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Title: Exopolysaccharide microchannels direct bacterial motility and organize multicellular behavior

The myxobacteria are a family of soil bacteria that form biofilms of complex architecture, aligned multilayered swarms or fruiting body structures that are simple or branched aggregates containing myxospores. Here, we examined the structural role of matrix exopolysaccharide (EPS) in the organization of these surface-dwelling bacterial cells. Using time-lapse light and fluorescence microscopy, as well as transmission electron microscopy and focused ion beam/scanning electron microscopy (FIB/SEM) electron microscopy, we found that Myxococcus xanthus cell organization in biofilms is dependent on the formation of EPS microchannels. Cells are highly organized within the three-dimensional structure of EPS microchannels that are required for cell alignment and advancement on surfaces. Mutants lacking EPS showed a lack of cell orientation and poor colony migration. Purified, cell-free EPS retains a channel-like structure, and can complement EPS - mutant motility defects. In addition, EPS provides the cooperative structure for fruiting body formation in both the simple mounds of M. xanthus and the complex, tree-like structures of Chondromyces crocatus. We furthermore investigated the possibility that EPS impacts community structure as a shared resource facilitating cooperative migration among closely related isolates of M. xanthus.
Authors:
 [1] ;  [2] ;  [2] ;  [3] ;  [4] ;  [5] ;  [5] ;  [2] ;  [4] ;  [2] ;  [6] ;  [2] ;  [4] ;  [2]
  1. Lawrence Berkeley National Lab. (LBNL), Berkeley, CA (United States); St. Mary's College, Moraga, CA (United States); Univ. of California, Berkeley, CA (United States)
  2. Lawrence Berkeley National Lab. (LBNL), Berkeley, CA (United States)
  3. Univ. of California, Berkeley, CA (United States); Shandong Univ., Jinan (China)
  4. Univ. of California, Berkeley, CA (United States)
  5. Lawrence Berkeley National Lab. (LBNL), Berkeley, CA (United States); St. Mary's College, Moraga, CA (United States)
  6. FEI, Inc., Hillsboro, OR (United States)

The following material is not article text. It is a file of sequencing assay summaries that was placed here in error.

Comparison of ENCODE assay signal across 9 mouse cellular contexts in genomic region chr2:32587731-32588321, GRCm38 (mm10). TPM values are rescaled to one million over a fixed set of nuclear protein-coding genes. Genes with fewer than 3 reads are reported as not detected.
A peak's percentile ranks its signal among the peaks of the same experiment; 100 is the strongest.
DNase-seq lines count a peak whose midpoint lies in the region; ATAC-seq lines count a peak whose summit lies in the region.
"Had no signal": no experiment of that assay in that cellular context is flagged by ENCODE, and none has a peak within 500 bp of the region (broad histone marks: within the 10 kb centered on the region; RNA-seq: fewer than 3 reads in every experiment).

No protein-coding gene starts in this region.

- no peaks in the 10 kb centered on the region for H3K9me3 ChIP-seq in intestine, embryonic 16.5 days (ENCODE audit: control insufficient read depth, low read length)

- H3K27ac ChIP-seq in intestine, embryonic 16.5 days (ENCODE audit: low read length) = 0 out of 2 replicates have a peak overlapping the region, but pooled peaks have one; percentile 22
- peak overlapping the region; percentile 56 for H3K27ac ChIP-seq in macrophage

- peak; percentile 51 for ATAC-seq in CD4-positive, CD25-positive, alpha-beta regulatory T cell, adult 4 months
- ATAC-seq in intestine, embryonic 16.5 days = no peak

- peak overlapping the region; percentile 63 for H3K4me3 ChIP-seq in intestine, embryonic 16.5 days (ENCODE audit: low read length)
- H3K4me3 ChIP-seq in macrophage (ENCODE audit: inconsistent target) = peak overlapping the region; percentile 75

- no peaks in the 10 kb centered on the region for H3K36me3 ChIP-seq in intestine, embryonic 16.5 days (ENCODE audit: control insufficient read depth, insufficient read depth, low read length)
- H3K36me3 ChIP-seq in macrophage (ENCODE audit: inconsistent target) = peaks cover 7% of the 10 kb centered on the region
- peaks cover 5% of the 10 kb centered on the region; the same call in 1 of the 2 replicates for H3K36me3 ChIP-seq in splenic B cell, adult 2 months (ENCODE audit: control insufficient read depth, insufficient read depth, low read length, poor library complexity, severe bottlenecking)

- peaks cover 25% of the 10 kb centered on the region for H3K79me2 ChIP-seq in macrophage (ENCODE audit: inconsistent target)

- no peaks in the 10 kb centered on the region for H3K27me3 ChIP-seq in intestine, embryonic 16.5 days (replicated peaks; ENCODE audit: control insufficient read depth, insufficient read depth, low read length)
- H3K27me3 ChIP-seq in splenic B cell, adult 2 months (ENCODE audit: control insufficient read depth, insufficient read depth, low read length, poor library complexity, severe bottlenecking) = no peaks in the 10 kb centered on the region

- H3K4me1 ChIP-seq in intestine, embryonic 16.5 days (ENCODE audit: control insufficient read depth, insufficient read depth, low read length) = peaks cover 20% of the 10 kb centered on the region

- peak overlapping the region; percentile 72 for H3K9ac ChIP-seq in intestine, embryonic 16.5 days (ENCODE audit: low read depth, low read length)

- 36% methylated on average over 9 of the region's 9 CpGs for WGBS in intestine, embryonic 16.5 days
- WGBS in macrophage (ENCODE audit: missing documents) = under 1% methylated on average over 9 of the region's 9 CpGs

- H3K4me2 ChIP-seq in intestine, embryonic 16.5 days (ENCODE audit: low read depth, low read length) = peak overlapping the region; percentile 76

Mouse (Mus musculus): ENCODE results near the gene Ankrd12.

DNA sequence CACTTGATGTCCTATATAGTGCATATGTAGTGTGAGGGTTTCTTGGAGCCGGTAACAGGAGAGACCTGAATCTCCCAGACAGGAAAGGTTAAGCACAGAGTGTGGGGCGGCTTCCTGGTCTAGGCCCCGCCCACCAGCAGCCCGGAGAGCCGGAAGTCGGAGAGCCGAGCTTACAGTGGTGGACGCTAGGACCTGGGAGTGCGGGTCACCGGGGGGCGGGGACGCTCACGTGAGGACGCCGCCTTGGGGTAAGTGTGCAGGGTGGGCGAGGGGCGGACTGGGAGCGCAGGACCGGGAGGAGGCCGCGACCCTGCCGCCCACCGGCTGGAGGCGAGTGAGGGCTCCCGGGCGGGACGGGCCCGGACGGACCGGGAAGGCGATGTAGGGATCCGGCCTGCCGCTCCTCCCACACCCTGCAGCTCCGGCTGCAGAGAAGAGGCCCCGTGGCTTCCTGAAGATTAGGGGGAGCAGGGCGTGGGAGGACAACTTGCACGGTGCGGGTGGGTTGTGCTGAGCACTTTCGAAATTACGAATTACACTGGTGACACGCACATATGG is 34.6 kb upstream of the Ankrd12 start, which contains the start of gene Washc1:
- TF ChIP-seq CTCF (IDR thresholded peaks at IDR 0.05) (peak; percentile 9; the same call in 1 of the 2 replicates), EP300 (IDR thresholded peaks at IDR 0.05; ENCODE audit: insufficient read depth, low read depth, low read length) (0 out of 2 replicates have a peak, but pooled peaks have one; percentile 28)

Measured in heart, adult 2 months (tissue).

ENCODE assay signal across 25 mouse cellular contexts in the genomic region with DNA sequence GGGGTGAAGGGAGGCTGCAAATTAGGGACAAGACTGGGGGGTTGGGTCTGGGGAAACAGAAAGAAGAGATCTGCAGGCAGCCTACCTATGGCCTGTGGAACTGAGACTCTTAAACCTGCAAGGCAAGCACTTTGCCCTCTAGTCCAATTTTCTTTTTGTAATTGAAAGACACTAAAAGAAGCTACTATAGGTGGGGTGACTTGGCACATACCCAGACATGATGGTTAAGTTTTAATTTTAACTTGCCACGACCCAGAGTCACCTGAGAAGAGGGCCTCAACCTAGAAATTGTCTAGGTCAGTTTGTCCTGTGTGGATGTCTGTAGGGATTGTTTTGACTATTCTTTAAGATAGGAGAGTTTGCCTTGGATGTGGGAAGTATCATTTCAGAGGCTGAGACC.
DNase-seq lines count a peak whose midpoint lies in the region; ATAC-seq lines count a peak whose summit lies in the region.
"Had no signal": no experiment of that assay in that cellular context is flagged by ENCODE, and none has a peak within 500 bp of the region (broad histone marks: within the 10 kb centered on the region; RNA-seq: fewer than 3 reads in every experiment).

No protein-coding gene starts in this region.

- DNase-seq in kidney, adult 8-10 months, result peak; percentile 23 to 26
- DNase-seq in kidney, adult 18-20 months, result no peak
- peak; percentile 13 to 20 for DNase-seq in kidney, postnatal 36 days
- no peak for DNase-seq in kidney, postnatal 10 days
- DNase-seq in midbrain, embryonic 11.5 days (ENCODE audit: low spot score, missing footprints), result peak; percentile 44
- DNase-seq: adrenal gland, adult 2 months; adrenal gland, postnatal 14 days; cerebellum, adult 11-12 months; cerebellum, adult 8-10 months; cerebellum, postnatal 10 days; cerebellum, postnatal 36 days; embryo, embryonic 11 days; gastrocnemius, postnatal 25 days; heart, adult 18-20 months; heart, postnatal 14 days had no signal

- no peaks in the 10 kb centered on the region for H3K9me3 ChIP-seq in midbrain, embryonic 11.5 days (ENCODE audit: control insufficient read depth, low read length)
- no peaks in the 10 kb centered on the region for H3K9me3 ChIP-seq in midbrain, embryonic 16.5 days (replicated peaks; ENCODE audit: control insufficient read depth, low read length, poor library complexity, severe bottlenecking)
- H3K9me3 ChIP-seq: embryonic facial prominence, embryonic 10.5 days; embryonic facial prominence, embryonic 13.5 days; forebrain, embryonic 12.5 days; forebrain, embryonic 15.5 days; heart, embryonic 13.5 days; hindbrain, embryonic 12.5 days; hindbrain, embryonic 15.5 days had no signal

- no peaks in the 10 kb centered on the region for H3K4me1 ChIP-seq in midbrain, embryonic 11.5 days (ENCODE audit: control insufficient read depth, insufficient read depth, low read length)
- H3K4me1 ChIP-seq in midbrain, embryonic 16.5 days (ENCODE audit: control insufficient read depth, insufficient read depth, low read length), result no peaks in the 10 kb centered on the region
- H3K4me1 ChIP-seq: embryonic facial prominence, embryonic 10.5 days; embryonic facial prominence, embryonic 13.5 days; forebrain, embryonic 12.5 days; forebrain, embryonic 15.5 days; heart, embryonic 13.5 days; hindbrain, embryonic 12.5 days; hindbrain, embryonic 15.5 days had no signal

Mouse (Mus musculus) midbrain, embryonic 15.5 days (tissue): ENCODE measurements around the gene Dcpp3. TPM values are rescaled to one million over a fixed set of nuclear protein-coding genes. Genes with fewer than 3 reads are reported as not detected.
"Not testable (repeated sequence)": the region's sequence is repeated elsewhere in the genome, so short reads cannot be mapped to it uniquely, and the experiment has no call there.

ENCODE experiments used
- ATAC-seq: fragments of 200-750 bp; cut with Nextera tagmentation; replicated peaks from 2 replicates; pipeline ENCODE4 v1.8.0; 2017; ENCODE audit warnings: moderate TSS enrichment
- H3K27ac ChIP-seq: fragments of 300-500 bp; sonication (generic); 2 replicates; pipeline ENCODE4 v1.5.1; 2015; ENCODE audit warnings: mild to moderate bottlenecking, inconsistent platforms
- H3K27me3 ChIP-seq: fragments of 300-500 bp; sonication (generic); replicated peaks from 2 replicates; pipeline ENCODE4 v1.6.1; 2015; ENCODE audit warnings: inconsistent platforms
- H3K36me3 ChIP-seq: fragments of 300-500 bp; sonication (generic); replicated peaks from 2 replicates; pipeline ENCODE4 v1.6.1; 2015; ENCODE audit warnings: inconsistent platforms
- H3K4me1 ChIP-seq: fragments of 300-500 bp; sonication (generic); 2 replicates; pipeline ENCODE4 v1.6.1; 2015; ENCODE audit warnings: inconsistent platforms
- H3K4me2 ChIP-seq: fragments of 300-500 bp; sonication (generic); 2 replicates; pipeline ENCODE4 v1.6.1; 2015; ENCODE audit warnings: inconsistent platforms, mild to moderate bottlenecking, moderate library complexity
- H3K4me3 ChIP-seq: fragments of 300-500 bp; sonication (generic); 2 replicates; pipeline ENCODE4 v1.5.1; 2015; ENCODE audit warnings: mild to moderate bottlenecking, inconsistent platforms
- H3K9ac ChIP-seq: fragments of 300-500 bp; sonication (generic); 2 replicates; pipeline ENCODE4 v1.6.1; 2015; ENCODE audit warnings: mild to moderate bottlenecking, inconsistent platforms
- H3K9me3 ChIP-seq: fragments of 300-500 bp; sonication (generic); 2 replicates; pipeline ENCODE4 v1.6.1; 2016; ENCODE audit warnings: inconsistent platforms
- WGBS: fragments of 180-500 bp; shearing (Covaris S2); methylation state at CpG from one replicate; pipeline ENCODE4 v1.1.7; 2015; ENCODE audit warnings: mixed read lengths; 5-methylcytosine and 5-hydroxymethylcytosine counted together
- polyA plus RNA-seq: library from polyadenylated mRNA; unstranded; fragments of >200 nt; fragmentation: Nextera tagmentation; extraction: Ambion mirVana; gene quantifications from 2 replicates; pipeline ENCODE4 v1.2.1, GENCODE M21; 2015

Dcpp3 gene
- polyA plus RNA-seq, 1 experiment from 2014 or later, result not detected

Publication Date:
Grant/Contract Number:
AC02-05CH11231
Type:
Accepted Manuscript
Journal Name:
The ISME Journal
Additional Journal Information:
Journal Volume: 10; Journal Issue: 11; Journal ID: ISSN 1751-7362
Publisher:
Nature Publishing Group
Research Org:
Lawrence Berkeley National Lab. (LBNL), Berkeley, CA (United States)
Sponsoring Org:
USDOE Office of Science (SC), Basic Energy Sciences (BES) (SC-22)
Country of Publication:
United States
Language:
English
Subject:
59 BASIC BIOLOGICAL SCIENCES
OSTI Identifier:
1377561

Berleman, James E., Zemla, Marcin, Remis, Jonathan P., Liu, Hong, Davis, Annie E., Worth, Alexandra N., West, Zachary, Zhang, Angela, Park, Hanwool, Bosneaga, Elena, van Leer, Brandon, Tsai, Wenting, Zusman, David R., and Auer, Manfred. Exopolysaccharide microchannels direct bacterial motility and organize multicellular behavior. United States: N. p., Web. doi:10.1038/ismej.2016.60.
Berleman, James E., Zemla, Marcin, Remis, Jonathan P., Liu, Hong, Davis, Annie E., Worth, Alexandra N., West, Zachary, Zhang, Angela, Park, Hanwool, Bosneaga, Elena, van Leer, Brandon, Tsai, Wenting, Zusman, David R., & Auer, Manfred. Exopolysaccharide microchannels direct bacterial motility and organize multicellular behavior. United States. doi:10.1038/ismej.2016.60.
Berleman, James E., Zemla, Marcin, Remis, Jonathan P., Liu, Hong, Davis, Annie E., Worth, Alexandra N., West, Zachary, Zhang, Angela, Park, Hanwool, Bosneaga, Elena, van Leer, Brandon, Tsai, Wenting, Zusman, David R., and Auer, Manfred. 2016. "Exopolysaccharide microchannels direct bacterial motility and organize multicellular behavior". United States. doi:10.1038/ismej.2016.60. https://www.osti.gov/servlets/purl/1377561.
@article{osti_1377561,
title = {Exopolysaccharide microchannels direct bacterial motility and organize multicellular behavior},
author = {Berleman, James E. and Zemla, Marcin and Remis, Jonathan P. and Liu, Hong and Davis, Annie E. and Worth, Alexandra N. and West, Zachary and Zhang, Angela and Park, Hanwool and Bosneaga, Elena and van Leer, Brandon and Tsai, Wenting and Zusman, David R. and Auer, Manfred},
abstractNote = {The myxobacteria are a family of soil bacteria that form biofilms of complex architecture, aligned multilayered swarms or fruiting body structures that are simple or branched aggregates containing myxospores. Here, we examined the structural role of matrix exopolysaccharide (EPS) in the organization of these surface-dwelling bacterial cells. Using time-lapse light and fluorescence microscopy, as well as transmission electron microscopy and focused ion beam/scanning electron microscopy (FIB/SEM) electron microscopy, we found that Myxococcus xanthus cell organization in biofilms is dependent on the formation of EPS microchannels. Cells are highly organized within the three-dimensional structure of EPS microchannels that are required for cell alignment and advancement on surfaces. Mutants lacking EPS showed a lack of cell orientation and poor colony migration. Purified, cell-free EPS retains a channel-like structure, and can complement EPS - mutant motility defects. In addition, EPS provides the cooperative structure for fruiting body formation in both the simple mounds of M. xanthus and the complex, tree-like structures of Chondromyces crocatus. We furthermore investigated the possibility that EPS impacts community structure as a shared resource facilitating cooperative migration among closely related isolates of M. xanthus.},
doi = {10.1038/ismej.2016.60},
journal = {The ISME Journal},
number = 11,
volume = 10,
place = {United States},
year = {2016},
month = {5}
}